Several photos of the lines across North Alabama’s sky came into WHNT News 19 on Monday evening asking “what in the world is this?!?”
It’s simple: a cloud shadow.
We’re able to see about 6 miles of sky from horizon to horizon (from ground level), so what Beverly Mishue and Laura Hodge saw in these photos was the shadow cast from a distant, tall cumulus cloud (likely one more than 60-70 miles away from their vantage point):
Don’t believe that?
This is what it looks like from above when that happens as the International Space Station orbited above the North Pacific Ocean (latitude 14.3, longitude -102.4) on 19 May 2011 at 12:20:26 GMT. (7:20:26 AM CDT)
Those shadows happen more often than you would think (as do crepuscular and anticrepuscular rays).
It’s the same ‘shadow,’ by the way, you just see the part of the shadow on the sun’s side of the sky more often than the fainter, less contrasted view on the opposite side.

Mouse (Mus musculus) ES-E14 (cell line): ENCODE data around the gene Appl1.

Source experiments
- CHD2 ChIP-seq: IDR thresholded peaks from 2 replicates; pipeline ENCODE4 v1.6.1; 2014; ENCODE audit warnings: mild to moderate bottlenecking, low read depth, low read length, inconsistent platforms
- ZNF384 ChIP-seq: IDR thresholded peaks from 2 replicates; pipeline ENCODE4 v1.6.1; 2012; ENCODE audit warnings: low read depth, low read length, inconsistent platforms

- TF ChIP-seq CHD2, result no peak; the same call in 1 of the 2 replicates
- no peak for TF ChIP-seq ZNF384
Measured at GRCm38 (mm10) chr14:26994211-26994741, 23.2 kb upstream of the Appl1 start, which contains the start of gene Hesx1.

The above photo from the International Space Station is a great example of how light travels in a straight line (physics experts just heard nails on a chalkboard). Light is both a particle and a wave, and as long as there is nothing blocking it, that wave will travel in a straight line. Yes, it’s true that light also scatters when it hits something (that’s why we’re actually able to see anything at all), and it can be bent by gravity, refracted in water or a pane of glass, etc.; however, in general it can be understood that light follows a straight line pattern. That’s why we get straight shadows like those seen here. (Straight is in the eye of the beholder, by the way.)